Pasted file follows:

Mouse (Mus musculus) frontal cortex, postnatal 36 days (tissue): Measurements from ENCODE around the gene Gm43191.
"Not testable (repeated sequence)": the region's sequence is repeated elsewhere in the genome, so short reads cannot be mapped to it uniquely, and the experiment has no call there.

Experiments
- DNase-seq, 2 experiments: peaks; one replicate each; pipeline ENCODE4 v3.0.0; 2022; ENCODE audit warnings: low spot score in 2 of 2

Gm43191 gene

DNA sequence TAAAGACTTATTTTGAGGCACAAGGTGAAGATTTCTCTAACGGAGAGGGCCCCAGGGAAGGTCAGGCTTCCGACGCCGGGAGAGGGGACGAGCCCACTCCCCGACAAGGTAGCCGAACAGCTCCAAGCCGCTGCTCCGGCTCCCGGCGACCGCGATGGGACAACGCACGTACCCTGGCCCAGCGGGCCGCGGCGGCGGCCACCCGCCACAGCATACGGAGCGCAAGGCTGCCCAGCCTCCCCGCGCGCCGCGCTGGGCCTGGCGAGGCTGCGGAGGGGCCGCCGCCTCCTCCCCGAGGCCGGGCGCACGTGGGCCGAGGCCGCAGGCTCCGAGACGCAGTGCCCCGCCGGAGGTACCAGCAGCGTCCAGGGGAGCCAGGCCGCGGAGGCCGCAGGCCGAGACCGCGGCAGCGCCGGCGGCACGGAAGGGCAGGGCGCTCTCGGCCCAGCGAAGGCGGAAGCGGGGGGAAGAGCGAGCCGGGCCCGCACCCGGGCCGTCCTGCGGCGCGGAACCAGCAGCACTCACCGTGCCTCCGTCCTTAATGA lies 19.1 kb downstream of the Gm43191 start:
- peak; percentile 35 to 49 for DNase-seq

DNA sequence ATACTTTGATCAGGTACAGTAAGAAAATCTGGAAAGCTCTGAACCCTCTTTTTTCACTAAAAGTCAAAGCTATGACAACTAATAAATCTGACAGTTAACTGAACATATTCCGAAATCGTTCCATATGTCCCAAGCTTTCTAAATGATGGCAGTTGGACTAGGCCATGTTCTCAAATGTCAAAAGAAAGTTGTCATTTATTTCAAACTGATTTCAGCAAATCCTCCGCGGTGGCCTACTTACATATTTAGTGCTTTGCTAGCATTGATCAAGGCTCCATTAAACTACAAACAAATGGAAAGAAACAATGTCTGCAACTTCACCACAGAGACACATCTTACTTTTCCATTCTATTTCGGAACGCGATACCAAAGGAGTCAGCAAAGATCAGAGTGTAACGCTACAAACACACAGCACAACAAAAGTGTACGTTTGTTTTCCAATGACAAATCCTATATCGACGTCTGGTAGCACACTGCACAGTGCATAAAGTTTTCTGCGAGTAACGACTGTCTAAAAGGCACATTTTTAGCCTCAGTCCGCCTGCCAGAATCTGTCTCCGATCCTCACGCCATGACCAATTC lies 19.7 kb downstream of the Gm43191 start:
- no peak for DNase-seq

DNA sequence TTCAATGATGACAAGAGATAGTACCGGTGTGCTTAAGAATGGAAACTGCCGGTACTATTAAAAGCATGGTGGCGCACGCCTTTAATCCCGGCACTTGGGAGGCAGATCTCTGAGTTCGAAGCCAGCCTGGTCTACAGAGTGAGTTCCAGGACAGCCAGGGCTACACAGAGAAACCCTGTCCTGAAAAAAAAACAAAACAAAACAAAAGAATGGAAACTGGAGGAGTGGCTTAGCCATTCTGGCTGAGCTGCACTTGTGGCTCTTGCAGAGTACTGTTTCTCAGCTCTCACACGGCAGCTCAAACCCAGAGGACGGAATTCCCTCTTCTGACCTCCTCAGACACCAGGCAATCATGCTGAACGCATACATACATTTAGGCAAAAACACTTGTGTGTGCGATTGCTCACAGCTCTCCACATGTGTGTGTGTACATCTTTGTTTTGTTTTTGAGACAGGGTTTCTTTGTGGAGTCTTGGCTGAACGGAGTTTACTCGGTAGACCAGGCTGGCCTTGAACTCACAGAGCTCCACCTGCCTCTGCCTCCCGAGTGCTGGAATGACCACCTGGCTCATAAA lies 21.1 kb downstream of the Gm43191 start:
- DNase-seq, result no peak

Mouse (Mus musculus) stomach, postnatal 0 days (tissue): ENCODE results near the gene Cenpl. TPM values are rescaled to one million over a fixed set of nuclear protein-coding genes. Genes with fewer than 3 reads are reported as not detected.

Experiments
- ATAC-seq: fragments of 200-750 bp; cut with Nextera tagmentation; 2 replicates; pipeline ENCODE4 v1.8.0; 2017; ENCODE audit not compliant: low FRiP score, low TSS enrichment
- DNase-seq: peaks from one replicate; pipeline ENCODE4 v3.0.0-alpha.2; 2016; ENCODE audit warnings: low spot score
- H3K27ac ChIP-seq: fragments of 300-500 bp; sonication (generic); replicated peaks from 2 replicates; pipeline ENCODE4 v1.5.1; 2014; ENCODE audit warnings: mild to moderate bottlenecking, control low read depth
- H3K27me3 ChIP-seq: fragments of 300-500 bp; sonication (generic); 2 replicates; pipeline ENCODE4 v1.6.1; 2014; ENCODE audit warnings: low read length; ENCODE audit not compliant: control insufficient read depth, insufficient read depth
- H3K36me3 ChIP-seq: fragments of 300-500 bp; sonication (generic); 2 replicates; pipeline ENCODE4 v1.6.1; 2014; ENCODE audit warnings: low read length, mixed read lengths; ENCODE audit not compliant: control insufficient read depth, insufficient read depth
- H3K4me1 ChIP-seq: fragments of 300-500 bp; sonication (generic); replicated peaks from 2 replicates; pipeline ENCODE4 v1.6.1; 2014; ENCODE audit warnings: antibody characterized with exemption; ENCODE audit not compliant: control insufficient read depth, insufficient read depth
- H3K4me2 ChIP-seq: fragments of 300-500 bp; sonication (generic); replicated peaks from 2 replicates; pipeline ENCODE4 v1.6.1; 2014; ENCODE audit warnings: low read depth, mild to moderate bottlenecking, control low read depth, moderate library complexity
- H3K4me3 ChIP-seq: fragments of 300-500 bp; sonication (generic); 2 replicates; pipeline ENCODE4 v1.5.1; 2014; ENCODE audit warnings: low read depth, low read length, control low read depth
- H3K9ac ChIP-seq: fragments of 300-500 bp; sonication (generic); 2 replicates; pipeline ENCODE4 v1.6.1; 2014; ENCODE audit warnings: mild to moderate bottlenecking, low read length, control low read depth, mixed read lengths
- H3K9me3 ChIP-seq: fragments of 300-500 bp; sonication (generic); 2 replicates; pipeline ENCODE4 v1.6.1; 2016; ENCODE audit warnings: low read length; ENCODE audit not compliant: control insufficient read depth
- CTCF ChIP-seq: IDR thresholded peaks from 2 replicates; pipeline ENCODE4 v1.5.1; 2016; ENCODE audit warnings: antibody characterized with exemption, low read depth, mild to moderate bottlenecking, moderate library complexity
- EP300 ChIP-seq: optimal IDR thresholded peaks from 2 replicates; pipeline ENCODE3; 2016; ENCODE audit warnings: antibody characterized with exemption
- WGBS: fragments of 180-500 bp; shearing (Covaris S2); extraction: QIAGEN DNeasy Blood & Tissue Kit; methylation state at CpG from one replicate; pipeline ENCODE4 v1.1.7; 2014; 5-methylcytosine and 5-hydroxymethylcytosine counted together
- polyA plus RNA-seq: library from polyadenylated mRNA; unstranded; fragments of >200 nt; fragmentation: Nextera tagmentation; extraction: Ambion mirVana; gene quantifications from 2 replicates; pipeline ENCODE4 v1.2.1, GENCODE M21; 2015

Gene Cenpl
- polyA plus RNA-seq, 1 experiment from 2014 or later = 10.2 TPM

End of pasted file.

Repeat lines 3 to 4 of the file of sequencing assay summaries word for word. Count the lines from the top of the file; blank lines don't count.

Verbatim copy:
Experiments
- DNase-seq, 2 experiments: peaks; one replicate each; pipeline ENCODE4 v3.0.0; 2022; ENCODE audit warnings: low spot score in 2 of 2